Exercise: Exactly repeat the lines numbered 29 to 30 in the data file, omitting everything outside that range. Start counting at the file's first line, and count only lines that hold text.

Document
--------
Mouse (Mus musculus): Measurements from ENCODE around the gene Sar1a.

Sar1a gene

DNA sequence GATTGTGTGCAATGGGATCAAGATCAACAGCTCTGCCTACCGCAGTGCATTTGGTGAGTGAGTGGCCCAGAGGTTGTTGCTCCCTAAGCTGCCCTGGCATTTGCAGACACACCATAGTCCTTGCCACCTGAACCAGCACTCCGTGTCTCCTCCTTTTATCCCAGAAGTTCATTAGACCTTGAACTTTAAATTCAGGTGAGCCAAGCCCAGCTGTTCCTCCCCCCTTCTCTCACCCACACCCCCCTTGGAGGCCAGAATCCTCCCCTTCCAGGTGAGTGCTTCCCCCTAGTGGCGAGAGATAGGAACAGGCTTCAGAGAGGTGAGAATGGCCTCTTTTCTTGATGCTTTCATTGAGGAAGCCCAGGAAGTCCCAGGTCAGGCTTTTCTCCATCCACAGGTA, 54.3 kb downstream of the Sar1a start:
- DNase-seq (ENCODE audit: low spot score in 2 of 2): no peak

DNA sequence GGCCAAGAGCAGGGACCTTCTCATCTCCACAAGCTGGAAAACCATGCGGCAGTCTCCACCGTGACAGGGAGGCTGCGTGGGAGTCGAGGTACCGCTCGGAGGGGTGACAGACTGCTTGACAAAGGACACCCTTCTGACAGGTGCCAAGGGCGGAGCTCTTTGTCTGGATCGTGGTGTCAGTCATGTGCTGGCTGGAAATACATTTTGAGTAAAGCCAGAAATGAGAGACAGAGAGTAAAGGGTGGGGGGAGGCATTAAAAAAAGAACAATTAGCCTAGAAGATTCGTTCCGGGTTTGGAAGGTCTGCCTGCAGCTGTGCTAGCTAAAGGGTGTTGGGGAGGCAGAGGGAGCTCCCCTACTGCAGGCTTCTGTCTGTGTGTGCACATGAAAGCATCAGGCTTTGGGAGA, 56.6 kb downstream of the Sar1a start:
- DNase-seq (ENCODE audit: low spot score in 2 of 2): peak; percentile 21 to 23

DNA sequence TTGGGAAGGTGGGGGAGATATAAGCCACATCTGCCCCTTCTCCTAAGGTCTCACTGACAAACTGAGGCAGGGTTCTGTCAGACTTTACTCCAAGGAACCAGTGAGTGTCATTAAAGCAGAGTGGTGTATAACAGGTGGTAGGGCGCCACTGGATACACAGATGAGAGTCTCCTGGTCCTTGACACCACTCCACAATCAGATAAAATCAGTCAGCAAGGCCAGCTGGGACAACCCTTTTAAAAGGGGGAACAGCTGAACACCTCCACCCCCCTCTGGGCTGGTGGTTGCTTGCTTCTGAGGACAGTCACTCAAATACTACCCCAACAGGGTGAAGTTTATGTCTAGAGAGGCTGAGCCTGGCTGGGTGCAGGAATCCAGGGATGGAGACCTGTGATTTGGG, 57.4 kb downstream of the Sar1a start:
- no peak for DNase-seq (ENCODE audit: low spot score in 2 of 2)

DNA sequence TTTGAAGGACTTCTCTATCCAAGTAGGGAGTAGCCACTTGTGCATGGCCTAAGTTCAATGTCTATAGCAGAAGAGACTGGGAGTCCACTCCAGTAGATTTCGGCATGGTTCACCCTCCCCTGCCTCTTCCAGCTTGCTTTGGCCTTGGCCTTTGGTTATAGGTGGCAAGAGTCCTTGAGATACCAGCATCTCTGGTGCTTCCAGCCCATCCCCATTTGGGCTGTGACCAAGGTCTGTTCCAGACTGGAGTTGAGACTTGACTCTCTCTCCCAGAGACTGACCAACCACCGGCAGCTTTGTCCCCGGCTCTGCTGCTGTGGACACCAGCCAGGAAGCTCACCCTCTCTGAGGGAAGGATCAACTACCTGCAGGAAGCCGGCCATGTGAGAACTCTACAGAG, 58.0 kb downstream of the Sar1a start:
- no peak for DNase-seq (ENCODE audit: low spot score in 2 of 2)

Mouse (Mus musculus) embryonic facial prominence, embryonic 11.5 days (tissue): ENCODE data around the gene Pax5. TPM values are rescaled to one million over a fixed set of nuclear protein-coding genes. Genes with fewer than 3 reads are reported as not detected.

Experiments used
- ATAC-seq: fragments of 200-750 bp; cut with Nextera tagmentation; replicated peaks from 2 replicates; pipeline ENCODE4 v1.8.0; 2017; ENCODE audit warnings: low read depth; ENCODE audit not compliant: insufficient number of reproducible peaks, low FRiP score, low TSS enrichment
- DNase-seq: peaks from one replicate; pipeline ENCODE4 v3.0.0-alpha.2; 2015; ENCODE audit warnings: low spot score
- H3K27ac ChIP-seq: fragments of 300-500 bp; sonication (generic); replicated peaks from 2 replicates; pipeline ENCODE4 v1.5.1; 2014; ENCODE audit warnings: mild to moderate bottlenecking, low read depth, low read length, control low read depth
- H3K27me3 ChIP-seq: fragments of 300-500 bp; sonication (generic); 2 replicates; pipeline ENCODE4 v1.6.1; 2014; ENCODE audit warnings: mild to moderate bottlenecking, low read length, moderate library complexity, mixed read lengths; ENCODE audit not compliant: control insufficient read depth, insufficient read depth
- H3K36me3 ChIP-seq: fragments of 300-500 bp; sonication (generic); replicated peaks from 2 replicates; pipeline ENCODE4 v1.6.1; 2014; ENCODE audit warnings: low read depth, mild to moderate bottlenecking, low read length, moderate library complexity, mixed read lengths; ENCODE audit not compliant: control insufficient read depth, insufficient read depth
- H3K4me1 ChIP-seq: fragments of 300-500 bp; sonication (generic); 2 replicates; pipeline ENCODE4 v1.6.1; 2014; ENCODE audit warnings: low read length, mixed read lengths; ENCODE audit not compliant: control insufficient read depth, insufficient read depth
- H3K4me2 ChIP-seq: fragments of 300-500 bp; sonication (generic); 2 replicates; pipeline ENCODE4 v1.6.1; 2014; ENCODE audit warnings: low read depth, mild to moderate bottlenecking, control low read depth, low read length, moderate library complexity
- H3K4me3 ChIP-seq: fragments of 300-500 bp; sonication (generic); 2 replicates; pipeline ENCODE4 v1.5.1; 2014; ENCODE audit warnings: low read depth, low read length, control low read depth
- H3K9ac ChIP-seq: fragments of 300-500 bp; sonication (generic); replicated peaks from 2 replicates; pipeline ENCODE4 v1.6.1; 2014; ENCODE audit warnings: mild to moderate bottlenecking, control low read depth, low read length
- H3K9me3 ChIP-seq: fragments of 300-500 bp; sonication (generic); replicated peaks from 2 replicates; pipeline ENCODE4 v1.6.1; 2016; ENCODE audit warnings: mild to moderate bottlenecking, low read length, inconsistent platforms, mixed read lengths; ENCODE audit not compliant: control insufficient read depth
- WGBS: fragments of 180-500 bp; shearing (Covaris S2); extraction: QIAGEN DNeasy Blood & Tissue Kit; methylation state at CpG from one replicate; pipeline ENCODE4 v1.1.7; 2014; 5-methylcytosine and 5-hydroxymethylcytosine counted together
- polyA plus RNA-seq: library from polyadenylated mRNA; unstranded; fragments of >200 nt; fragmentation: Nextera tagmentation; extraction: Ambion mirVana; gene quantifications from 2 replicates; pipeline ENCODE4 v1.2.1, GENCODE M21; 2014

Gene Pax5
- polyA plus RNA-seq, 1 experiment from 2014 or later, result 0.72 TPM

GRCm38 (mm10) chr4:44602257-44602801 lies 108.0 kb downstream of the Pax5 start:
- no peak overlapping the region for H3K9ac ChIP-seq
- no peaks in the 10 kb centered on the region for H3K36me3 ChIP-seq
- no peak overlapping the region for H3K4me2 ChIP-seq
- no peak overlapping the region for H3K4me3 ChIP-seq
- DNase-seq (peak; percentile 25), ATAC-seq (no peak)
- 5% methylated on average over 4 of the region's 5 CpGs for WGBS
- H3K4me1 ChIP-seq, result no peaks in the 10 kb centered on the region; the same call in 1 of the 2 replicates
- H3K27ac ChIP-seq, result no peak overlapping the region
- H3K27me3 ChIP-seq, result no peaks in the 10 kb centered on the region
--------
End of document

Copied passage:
- no peaks in the 10 kb centered on the region for H3K36me3 ChIP-seq
- no peak overlapping the region for H3K4me2 ChIP-seq